Artificial Vs. Natural Grown Clams

John:  Now, I’ve heard of at least oysters, I think, being artificially grown. Can you do that with clams as well? Or is it really best to go to these natural locations, the clams flats and get your clams from there?

Steve:  Yeah. The oysters, there’s a way that you can farm them and harvest them, and the same with mussels. You can grow the mussels on a rope and they can grow.

The clams, they have to be buried into the sand, into the mud, but there are ways that you can protect them and harvest them which some people are doing. The way that is, is you rake out the clam flat, make sure there are no predators or anything on the flat. You have this really fine mesh net, and you cover it, make sure its staked down. And you throw a couple of big clams in there so they can seed. And that net holds the seed into the flat and the flat would hold the clams that are produced and they’ll start growing there. It is almost like a farming type technique. But it takes a lot of work, a lot of time, a lot of space to do that.

Tools for Digging Clams

John:  Right. What tools do you need for clam digging?

Steve:  You need a clam fork. Probably most people don’t know what it looks like but you can picture yourself a pitch fork. You’ve got the fork end of it. The tines are usually pretty far apart. With a clam fork, they’re more of them, they’re little bit closer together. You have a fork that looks like that and you need to put into the sand and pull the sand back to show you where the clams are.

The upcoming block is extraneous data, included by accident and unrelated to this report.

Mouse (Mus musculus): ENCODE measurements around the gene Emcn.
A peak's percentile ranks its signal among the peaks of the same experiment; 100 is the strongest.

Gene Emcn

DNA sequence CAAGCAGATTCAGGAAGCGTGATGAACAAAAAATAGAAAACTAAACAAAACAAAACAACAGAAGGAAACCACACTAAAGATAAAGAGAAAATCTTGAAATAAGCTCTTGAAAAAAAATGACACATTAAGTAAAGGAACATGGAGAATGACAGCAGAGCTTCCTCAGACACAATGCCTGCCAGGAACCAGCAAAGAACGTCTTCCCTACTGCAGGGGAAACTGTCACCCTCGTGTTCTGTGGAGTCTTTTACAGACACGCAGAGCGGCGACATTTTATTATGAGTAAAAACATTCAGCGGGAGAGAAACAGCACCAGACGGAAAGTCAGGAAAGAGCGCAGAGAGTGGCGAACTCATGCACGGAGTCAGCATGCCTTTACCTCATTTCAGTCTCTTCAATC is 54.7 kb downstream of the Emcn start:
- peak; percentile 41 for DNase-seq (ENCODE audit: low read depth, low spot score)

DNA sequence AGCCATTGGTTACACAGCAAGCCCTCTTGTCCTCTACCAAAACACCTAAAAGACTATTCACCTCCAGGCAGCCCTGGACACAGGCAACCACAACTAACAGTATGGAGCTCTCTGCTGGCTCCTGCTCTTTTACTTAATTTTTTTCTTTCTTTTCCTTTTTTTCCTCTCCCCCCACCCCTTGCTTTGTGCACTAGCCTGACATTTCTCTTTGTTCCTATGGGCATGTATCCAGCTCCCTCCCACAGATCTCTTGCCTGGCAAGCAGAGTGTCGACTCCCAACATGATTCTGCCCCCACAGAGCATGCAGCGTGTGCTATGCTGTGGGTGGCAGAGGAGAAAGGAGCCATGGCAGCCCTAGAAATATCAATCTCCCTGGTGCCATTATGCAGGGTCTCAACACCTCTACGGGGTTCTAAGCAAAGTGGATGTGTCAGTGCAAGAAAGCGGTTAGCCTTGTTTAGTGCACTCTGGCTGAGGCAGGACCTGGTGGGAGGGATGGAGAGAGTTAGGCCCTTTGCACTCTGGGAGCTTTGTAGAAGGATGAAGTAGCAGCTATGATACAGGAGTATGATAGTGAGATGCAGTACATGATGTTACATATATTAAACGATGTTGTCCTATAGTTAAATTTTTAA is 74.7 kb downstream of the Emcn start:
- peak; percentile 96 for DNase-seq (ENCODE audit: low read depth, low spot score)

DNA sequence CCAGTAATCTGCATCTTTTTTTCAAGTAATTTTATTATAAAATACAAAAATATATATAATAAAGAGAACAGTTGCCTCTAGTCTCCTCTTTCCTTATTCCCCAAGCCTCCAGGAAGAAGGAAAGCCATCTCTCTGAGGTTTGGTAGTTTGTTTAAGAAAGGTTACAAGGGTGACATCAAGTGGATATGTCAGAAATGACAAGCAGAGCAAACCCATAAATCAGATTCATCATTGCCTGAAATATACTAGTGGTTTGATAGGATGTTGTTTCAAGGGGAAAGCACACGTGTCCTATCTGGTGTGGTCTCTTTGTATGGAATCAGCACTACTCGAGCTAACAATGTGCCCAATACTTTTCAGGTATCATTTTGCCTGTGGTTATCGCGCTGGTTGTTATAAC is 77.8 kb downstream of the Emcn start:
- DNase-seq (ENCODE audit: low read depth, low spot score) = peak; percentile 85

In order to do that, where the handle goes into the pitch fork, you have to bend that down to even more than perpendicular, almost a 60 degree angle down so you can put the handle in it. When you’re holding that in your hand ‑‑ it’s a one hand instrument, it’s a shorter handle. The tines of the fork, wherever your hand is comfortable for digging and sticking in is going in perpendicular into the mud. I don’t know if that draws a little picture for you for what it looks like.

That’s what they use to dig. They start, they dig a hole and start pulling the mud back into the hole to reveal the clams that are in there. There’s a pretty good technique into how you dig a clam.

John:  Can you see where the clams are before you dig? Or do you just walk around in the mud flats and you start digging randomly at places?

Steve:  Most times, an experienced clam digger can find out where the clams are. The holes in the sand and so forth give away where they are and how many are there and so forth. But there are some times that the holes don’t show, whether because it’s been raining, or the flat is still wet.

And then experience, knowing where you are, where you’re going and where you think they are comes into play.

John:  All right, that’s good information, Steve. Thanks very much for speaking with me today.

Steve:  Glad to be here. Thank you.

John:  For more information, you can visit the Woodman’s website at or call 978‑768‑6451.